The movie was meant to be director Mario Bava’s masterpiece, instead it turned out to be a trip into cutting room hell.

Starring German bombshell Elke Sommer in the title role, the story unfolds gradually when Lisa (portraying an American tourist!) loses track of her tour party during a holiday in Spain. After fruitless efforts to find the group, she is lured into a crumbling old mansion by way of mysterious butler Leandro (Telly Savalas), who turns out to be… well, you can guess!

Inside the mansion, an elderly and blind countess (Alida Valli) holds reign not only over the castle but also over her son Maximilian (Alessio Orano). He quickly becomes obsessed with Lisa, as she reminds him of his dead lover, and persuades her to stay on. Bad advice she’s taken up here, as soon enough her stay descends into a hallucinatory nightmare involving murder, bizarre dummies, doppelgängers, necrophilia, plus an ever present Leandro who divides his duties as a butler with his hobby: creating more and more dummies… It’s particularly amusing to note that in almost every scene, Savalas sucks on lollipops – a cinematic habit he continued soon after when he portrayed iconic NY detective Lieutenant Kojak.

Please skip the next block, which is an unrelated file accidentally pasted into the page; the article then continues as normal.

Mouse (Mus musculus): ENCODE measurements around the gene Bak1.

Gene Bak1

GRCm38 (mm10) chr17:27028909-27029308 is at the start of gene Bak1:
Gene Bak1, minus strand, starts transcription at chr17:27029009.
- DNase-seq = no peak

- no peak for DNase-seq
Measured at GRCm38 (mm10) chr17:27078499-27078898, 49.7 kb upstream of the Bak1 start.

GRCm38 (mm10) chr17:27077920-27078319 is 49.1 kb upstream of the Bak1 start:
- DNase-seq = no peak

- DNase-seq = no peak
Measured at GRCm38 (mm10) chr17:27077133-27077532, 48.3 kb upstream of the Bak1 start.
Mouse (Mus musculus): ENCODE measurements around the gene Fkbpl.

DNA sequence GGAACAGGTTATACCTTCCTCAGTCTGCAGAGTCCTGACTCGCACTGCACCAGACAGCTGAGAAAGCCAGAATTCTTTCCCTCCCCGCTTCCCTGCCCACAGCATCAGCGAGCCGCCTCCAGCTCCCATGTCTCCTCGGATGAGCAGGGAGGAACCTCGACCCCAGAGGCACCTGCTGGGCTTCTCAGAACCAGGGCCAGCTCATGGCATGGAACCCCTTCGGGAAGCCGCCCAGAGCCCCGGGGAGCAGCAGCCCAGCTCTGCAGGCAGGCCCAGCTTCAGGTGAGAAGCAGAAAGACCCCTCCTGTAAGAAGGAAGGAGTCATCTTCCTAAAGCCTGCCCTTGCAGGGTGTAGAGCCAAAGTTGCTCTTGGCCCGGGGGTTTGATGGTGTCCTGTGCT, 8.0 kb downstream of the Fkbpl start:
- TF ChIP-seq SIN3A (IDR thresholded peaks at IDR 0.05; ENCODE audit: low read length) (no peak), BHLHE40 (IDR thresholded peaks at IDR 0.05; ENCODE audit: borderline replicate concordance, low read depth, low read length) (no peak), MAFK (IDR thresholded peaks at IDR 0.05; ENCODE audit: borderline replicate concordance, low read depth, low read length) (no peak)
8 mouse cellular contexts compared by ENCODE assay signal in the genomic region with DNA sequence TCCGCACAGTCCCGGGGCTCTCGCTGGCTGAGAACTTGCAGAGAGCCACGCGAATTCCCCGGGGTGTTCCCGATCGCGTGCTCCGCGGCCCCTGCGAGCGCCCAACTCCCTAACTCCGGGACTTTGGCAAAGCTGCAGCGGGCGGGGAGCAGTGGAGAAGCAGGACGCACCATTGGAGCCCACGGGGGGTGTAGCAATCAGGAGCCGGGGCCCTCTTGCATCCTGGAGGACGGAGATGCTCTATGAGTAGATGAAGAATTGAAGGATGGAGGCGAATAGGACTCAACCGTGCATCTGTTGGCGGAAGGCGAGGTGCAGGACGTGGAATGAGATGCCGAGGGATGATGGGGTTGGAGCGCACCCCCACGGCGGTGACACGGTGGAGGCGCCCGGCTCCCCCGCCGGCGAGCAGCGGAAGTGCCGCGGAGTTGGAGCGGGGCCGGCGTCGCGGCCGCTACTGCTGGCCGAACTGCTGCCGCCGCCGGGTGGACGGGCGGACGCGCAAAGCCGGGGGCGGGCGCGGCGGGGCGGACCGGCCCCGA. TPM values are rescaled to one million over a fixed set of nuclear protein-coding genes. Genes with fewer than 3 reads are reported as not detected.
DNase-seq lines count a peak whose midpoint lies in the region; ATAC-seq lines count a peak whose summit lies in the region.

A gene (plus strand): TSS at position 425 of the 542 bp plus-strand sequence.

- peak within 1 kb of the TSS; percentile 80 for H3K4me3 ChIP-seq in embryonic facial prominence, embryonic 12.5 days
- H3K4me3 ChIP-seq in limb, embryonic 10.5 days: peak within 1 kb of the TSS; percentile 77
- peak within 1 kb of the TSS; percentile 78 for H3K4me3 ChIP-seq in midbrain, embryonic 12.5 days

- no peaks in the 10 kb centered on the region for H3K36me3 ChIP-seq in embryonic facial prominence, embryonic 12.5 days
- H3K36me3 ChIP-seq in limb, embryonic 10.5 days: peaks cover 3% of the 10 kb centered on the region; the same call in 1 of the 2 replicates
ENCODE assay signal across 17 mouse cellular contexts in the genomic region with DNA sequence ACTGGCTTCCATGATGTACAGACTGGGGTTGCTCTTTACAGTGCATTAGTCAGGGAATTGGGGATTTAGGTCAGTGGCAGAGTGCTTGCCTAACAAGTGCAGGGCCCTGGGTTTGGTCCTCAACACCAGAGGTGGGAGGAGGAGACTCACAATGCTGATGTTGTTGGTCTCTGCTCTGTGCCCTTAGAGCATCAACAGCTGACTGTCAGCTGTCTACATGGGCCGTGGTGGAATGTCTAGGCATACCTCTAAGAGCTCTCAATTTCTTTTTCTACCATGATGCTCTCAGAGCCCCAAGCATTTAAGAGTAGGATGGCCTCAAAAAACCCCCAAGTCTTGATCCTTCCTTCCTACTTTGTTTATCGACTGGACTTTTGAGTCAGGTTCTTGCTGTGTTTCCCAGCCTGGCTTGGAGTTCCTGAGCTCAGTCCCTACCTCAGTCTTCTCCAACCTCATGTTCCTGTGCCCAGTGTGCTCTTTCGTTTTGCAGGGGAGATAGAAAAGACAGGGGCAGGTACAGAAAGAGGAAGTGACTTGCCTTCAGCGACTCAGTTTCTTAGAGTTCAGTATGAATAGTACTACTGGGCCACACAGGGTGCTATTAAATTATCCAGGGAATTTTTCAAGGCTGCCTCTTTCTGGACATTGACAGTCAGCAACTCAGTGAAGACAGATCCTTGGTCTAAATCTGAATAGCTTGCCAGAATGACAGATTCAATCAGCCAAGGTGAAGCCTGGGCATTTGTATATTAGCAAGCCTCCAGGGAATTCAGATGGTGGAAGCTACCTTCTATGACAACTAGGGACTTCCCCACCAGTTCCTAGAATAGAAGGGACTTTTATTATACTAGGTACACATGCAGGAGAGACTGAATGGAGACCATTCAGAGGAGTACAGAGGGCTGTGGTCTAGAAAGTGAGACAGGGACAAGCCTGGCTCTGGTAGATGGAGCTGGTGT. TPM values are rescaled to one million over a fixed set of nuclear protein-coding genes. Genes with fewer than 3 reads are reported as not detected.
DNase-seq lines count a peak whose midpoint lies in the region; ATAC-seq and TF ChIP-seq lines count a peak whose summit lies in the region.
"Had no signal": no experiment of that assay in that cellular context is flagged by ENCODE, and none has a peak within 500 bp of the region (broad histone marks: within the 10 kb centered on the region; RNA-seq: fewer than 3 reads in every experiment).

Despite hauntingly gorgeous photography, and an almost surreal plot, Lisa And The Devil failed to impress. It was deemed too ‘old fashioned’ and too confusing, and not quite scary enough. Bava put the blame on Alida Valli’s purple dress she wore throughout the movie, stating that ‘purple’ always was his unlucky colour!
It was the beginning of the 1970’s, and William Friedkin’s satanic shocker The Exorcist had only just recently introduced its audiences to new levels of fear. One year later, film producer Alfredo Leone convinced Bava to cash in on the craze by adding newly shot sequences to Lisa And The Devil, now called House Of Exorcism and featuring Elke Sommer as a dead ringer for Linda Blair (albeit an older one). Despite a convincing performance by Sommer, the plan backfired. Added scenes depicting her possessed and strapped to a hospital bed made little sense in context with the story of the original release. At times it feels as if scenes from a totally different film had been inserted, making House Of Exorcism even more confusing than Lisa And The Devil.

Still, hardcore Bava fans will undoubtedly find much to cherish in this new release, available as standard definition DVD and high-def Blu-ray. Plenty of bonus material adds the treat to the devil’s tricks.